The design is nearing completion, using White paint and a brush Chiang adds highlights to the robot. He cautions to "Avoid over working the drawing" and that highlights should be use sparingly. Still at this stage Chiang's adding detail, finally adding hanging cables between the legs to complement the satellite on top.

The tip of not going over board on highlights it a good one as I've personally had projects in which I've added far too many highlights to an image, ultimately ruining it.


Finally Chiang scans the design into Photoshop and adds a colour tint of a green-grey to both the image and the background. On a new layer he adds "abstract colour patterns and textures" mixing them into the drawing by changing the layer qualities to soft light mode. For his final touches he uses the colour dodge tool to enhance the highlights on the robot's belly.

This process is a great example of a professional at work who knows how to streamline his work load in that he can create a final design in just a few steps. Chiang's process is one that I feel I will emulate until I develop my own system to creating cocnept art, there are some truly innotive techniques here such as the use of foundation lines that I previously didn't know about and the several steps to using markers, whilst I had previously used markers before it wasn't until know that I was informed of the way to use them effectively.

I feel that Doug Chiang's Mechanika has already come in great use and is going to be a useful companion long into the practical side of this project.

The Tools and Techniques of Doug Chiang

Doug Chiang is a professional conceptual artist whom has worked for Industrial Light and Magic, working on many projects from "Terminator 2" to "Death Becomes" Her. In '95 Chiang left ILM to become Design Director for "Star Wars: Episode I: The Phantom Menace" which lead to work on the sequal "Attack of the Clones". Recently Chiang released the book "Mechanika: Creating the art of science fiction", which outline many of the techniques that the award winning artist uses including step by step processes on how he creates some of his pieces.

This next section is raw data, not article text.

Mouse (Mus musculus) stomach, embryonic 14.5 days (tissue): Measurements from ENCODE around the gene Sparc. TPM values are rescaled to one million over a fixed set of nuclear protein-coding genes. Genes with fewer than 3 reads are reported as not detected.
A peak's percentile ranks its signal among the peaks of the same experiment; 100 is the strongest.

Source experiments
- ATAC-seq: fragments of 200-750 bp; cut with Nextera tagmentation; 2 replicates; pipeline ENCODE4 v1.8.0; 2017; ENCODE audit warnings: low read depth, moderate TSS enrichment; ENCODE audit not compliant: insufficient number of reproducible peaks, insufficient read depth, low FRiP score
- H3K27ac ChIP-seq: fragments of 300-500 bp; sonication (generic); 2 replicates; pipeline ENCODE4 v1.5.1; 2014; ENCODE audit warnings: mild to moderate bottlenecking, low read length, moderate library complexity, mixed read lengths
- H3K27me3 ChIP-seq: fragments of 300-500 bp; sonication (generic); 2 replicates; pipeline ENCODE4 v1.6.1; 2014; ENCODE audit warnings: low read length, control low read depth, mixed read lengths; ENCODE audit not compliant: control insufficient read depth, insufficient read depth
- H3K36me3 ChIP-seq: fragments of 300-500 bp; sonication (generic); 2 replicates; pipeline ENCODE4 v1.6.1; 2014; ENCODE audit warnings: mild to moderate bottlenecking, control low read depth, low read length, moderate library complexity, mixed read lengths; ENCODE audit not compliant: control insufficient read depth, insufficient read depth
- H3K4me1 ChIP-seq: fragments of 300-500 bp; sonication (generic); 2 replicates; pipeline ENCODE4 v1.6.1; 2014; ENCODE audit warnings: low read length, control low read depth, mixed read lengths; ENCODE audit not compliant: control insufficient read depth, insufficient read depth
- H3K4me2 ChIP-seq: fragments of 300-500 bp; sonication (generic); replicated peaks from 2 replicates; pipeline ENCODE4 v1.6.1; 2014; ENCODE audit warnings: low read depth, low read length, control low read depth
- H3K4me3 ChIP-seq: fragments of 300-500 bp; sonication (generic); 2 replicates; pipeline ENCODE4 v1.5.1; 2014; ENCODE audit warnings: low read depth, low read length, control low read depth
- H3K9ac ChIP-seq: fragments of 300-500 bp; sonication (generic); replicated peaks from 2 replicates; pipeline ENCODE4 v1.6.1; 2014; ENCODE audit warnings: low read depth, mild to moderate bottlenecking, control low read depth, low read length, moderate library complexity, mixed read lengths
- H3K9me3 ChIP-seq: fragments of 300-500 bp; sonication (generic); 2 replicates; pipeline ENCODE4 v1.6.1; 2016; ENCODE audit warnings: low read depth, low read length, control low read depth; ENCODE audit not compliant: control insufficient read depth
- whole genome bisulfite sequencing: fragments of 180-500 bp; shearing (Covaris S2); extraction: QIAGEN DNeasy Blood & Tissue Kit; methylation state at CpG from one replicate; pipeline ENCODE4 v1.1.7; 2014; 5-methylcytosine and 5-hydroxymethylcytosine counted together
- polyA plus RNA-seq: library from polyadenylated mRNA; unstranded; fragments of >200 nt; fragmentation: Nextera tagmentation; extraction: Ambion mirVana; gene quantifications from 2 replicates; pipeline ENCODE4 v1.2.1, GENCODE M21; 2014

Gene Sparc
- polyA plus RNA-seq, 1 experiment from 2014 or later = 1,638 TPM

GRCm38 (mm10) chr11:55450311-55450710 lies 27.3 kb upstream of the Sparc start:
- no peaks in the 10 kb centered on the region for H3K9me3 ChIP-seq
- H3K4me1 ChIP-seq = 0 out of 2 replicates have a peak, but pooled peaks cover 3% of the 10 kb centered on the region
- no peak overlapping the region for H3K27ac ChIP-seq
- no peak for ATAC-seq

In his book Chiang out lines what tools he uses and why, these include:

Post-it notes (3"x3")
Premium white 28-lb. (105 gsm) colour copier paper, (11"x17")
Prismacolour Markers (black and cool grey: 30&, 50%, 60%, 70%)
8" 45/90 degree plastic triangle with inking edge
12" metal ruler
Airmarker system
Blueline pencil
Adobe Photoshop
Craft Knife
Daler-Rowney Pro Wite Opaque water colour paint
Fine tip black pen
Pointed round kolinsky sable brush 1/15"
Scissors
Small and large ellipse guides (Sizes 10-80 degrees)
Spray adhesive
White vinyl eraser.

Chiang explains the use of his tools citing that his choices here are purely what he has found that works so brands of paper and marker are interchangable to a person's preference. He does recommend that when using a marker use the broader nib as they get a really sense of dynamics relating to the pressure you put on them, he also suggests paper that doesn't allow the markers to bleed. When using markers Chiang notes that it's best to work from the background to the foreground going from larger to small shapes and round to flat shapes. In Mechanika, Chiang is also an advocate of art tool modification citing "If what's on the market doesn't suit your needs, alter it" revealing that all of his Star Wars production paintings were completed with a ruler that had lego bricks glued to the bottoms to make a cutom "Artist's Bridge".
"An artist's bridge is like a ruler with a wedge underneath each edge so it doesn't lie flat on a piece of paper but stands above it. Resting your wrist or forearm on an artist's bridge steadies your hand. Or you can use the edge to paint or draw a straight line -- even if the paint is wet if the bridge isn't standing on your painting."